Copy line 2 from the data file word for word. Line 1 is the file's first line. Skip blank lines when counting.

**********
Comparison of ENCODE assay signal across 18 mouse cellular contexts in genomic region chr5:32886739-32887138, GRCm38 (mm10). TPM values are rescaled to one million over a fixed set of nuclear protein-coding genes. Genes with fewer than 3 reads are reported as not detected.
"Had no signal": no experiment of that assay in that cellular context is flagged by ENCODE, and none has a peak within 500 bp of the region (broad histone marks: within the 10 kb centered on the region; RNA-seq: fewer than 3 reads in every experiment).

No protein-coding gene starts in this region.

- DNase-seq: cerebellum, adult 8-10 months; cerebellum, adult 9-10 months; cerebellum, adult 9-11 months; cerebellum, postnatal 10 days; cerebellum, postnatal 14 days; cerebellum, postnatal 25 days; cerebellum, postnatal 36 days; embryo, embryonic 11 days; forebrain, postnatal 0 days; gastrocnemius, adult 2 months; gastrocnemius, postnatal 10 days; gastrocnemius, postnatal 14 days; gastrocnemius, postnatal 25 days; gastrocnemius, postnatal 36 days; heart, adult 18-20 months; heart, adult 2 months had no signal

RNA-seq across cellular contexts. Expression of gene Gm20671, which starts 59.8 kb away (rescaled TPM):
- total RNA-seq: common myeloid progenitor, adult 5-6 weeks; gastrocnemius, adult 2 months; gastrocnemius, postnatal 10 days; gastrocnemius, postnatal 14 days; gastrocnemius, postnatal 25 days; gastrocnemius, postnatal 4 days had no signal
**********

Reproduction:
"Had no signal": no experiment of that assay in that cellular context is flagged by ENCODE, and none has a peak within 500 bp of the region (broad histone marks: within the 10 kb centered on the region; RNA-seq: fewer than 3 reads in every experiment).